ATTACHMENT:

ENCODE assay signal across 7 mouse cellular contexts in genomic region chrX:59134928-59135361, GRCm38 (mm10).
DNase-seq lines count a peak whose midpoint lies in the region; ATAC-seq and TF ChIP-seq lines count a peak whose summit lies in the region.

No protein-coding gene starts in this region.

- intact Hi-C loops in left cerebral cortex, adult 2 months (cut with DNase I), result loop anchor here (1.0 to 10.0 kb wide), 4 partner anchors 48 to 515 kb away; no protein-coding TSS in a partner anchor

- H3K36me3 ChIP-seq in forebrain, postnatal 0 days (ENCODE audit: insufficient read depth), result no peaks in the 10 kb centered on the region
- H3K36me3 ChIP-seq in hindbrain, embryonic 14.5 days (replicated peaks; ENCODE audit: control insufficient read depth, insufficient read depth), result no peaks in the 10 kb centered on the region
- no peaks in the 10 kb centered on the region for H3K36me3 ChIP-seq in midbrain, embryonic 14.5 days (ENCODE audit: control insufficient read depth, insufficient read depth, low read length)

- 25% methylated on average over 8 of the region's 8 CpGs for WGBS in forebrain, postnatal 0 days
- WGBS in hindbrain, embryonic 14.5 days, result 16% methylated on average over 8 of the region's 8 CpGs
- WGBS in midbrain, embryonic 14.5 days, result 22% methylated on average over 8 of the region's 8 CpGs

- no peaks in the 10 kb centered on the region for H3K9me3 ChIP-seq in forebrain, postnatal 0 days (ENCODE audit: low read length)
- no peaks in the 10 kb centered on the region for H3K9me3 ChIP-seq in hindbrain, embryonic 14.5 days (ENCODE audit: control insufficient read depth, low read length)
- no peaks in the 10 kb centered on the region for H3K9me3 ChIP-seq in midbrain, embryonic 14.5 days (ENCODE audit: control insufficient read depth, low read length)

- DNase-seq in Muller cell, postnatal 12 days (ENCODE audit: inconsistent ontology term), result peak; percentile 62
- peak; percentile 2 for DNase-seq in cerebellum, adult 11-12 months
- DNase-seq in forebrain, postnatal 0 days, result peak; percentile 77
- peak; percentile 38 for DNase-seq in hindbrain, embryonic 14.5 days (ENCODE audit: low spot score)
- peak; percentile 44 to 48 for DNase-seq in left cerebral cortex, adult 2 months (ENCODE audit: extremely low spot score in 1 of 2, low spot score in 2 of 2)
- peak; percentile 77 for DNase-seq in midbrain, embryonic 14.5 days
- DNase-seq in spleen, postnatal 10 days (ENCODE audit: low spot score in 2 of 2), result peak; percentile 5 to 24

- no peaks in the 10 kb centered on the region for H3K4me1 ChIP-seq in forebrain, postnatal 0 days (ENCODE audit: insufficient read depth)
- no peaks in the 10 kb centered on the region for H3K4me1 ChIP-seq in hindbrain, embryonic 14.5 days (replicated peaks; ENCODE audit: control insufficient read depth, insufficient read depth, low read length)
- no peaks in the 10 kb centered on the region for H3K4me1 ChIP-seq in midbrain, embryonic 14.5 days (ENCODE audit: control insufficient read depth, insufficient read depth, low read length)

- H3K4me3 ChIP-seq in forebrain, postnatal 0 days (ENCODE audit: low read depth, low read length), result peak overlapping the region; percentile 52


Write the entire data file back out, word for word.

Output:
ENCODE assay signal across 7 mouse cellular contexts in genomic region chrX:59134928-59135361, GRCm38 (mm10).
DNase-seq lines count a peak whose midpoint lies in the region; ATAC-seq and TF ChIP-seq lines count a peak whose summit lies in the region.

No protein-coding gene starts in this region.

- intact Hi-C loops in left cerebral cortex, adult 2 months (cut with DNase I), result loop anchor here (1.0 to 10.0 kb wide), 4 partner anchors 48 to 515 kb away; no protein-coding TSS in a partner anchor

- H3K36me3 ChIP-seq in forebrain, postnatal 0 days (ENCODE audit: insufficient read depth), result no peaks in the 10 kb centered on the region
- H3K36me3 ChIP-seq in hindbrain, embryonic 14.5 days (replicated peaks; ENCODE audit: control insufficient read depth, insufficient read depth), result no peaks in the 10 kb centered on the region
- no peaks in the 10 kb centered on the region for H3K36me3 ChIP-seq in midbrain, embryonic 14.5 days (ENCODE audit: control insufficient read depth, insufficient read depth, low read length)

- 25% methylated on average over 8 of the region's 8 CpGs for WGBS in forebrain, postnatal 0 days
- WGBS in hindbrain, embryonic 14.5 days, result 16% methylated on average over 8 of the region's 8 CpGs
- WGBS in midbrain, embryonic 14.5 days, result 22% methylated on average over 8 of the region's 8 CpGs

- no peaks in the 10 kb centered on the region for H3K9me3 ChIP-seq in forebrain, postnatal 0 days (ENCODE audit: low read length)
- no peaks in the 10 kb centered on the region for H3K9me3 ChIP-seq in hindbrain, embryonic 14.5 days (ENCODE audit: control insufficient read depth, low read length)
- no peaks in the 10 kb centered on the region for H3K9me3 ChIP-seq in midbrain, embryonic 14.5 days (ENCODE audit: control insufficient read depth, low read length)

- DNase-seq in Muller cell, postnatal 12 days (ENCODE audit: inconsistent ontology term), result peak; percentile 62
- peak; percentile 2 for DNase-seq in cerebellum, adult 11-12 months
- DNase-seq in forebrain, postnatal 0 days, result peak; percentile 77
- peak; percentile 38 for DNase-seq in hindbrain, embryonic 14.5 days (ENCODE audit: low spot score)
- peak; percentile 44 to 48 for DNase-seq in left cerebral cortex, adult 2 months (ENCODE audit: extremely low spot score in 1 of 2, low spot score in 2 of 2)
- peak; percentile 77 for DNase-seq in midbrain, embryonic 14.5 days
- DNase-seq in spleen, postnatal 10 days (ENCODE audit: low spot score in 2 of 2), result peak; percentile 5 to 24

- no peaks in the 10 kb centered on the region for H3K4me1 ChIP-seq in forebrain, postnatal 0 days (ENCODE audit: insufficient read depth)
- no peaks in the 10 kb centered on the region for H3K4me1 ChIP-seq in hindbrain, embryonic 14.5 days (replicated peaks; ENCODE audit: control insufficient read depth, insufficient read depth, low read length)
- no peaks in the 10 kb centered on the region for H3K4me1 ChIP-seq in midbrain, embryonic 14.5 days (ENCODE audit: control insufficient read depth, insufficient read depth, low read length)

- H3K4me3 ChIP-seq in forebrain, postnatal 0 days (ENCODE audit: low read depth, low read length), result peak overlapping the region; percentile 52